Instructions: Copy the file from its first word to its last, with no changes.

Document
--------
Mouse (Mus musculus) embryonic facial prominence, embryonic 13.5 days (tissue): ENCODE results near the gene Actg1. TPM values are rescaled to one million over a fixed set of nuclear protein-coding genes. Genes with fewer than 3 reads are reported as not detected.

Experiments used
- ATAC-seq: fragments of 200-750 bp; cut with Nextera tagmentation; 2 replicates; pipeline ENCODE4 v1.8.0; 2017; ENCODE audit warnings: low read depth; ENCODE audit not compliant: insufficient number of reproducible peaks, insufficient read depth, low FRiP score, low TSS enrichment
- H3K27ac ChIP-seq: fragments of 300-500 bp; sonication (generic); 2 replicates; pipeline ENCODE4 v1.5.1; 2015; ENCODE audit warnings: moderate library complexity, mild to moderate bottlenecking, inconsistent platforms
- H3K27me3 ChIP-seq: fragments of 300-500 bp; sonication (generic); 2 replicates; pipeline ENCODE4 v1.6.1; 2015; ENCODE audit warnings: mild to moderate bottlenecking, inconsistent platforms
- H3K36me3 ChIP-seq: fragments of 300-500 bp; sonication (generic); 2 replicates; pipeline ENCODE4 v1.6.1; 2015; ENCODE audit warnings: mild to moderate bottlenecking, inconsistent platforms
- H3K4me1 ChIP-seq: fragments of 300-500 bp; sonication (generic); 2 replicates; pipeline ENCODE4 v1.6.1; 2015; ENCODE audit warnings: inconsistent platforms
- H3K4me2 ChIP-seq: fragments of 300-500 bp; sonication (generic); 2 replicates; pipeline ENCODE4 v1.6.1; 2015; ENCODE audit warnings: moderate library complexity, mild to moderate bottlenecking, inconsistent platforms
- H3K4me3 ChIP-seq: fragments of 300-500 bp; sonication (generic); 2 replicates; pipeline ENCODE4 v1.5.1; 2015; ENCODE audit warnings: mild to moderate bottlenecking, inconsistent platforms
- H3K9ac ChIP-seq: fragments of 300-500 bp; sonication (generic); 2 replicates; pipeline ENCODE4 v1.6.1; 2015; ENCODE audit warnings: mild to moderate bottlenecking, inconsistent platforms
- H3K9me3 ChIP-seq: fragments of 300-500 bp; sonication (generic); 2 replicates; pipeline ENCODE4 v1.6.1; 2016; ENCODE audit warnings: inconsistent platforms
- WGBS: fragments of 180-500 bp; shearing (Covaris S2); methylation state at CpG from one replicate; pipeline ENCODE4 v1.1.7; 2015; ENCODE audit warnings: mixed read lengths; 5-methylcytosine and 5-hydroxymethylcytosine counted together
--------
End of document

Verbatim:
Mouse (Mus musculus) embryonic facial prominence, embryonic 13.5 days (tissue): ENCODE results near the gene Actg1. TPM values are rescaled to one million over a fixed set of nuclear protein-coding genes. Genes with fewer than 3 reads are reported as not detected.

Experiments used
- ATAC-seq: fragments of 200-750 bp; cut with Nextera tagmentation; 2 replicates; pipeline ENCODE4 v1.8.0; 2017; ENCODE audit warnings: low read depth; ENCODE audit not compliant: insufficient number of reproducible peaks, insufficient read depth, low FRiP score, low TSS enrichment
- H3K27ac ChIP-seq: fragments of 300-500 bp; sonication (generic); 2 replicates; pipeline ENCODE4 v1.5.1; 2015; ENCODE audit warnings: moderate library complexity, mild to moderate bottlenecking, inconsistent platforms
- H3K27me3 ChIP-seq: fragments of 300-500 bp; sonication (generic); 2 replicates; pipeline ENCODE4 v1.6.1; 2015; ENCODE audit warnings: mild to moderate bottlenecking, inconsistent platforms
- H3K36me3 ChIP-seq: fragments of 300-500 bp; sonication (generic); 2 replicates; pipeline ENCODE4 v1.6.1; 2015; ENCODE audit warnings: mild to moderate bottlenecking, inconsistent platforms
- H3K4me1 ChIP-seq: fragments of 300-500 bp; sonication (generic); 2 replicates; pipeline ENCODE4 v1.6.1; 2015; ENCODE audit warnings: inconsistent platforms
- H3K4me2 ChIP-seq: fragments of 300-500 bp; sonication (generic); 2 replicates; pipeline ENCODE4 v1.6.1; 2015; ENCODE audit warnings: moderate library complexity, mild to moderate bottlenecking, inconsistent platforms
- H3K4me3 ChIP-seq: fragments of 300-500 bp; sonication (generic); 2 replicates; pipeline ENCODE4 v1.5.1; 2015; ENCODE audit warnings: mild to moderate bottlenecking, inconsistent platforms
- H3K9ac ChIP-seq: fragments of 300-500 bp; sonication (generic); 2 replicates; pipeline ENCODE4 v1.6.1; 2015; ENCODE audit warnings: mild to moderate bottlenecking, inconsistent platforms
- H3K9me3 ChIP-seq: fragments of 300-500 bp; sonication (generic); 2 replicates; pipeline ENCODE4 v1.6.1; 2016; ENCODE audit warnings: inconsistent platforms
- WGBS: fragments of 180-500 bp; shearing (Covaris S2); methylation state at CpG from one replicate; pipeline ENCODE4 v1.1.7; 2015; ENCODE audit warnings: mixed read lengths; 5-methylcytosine and 5-hydroxymethylcytosine counted together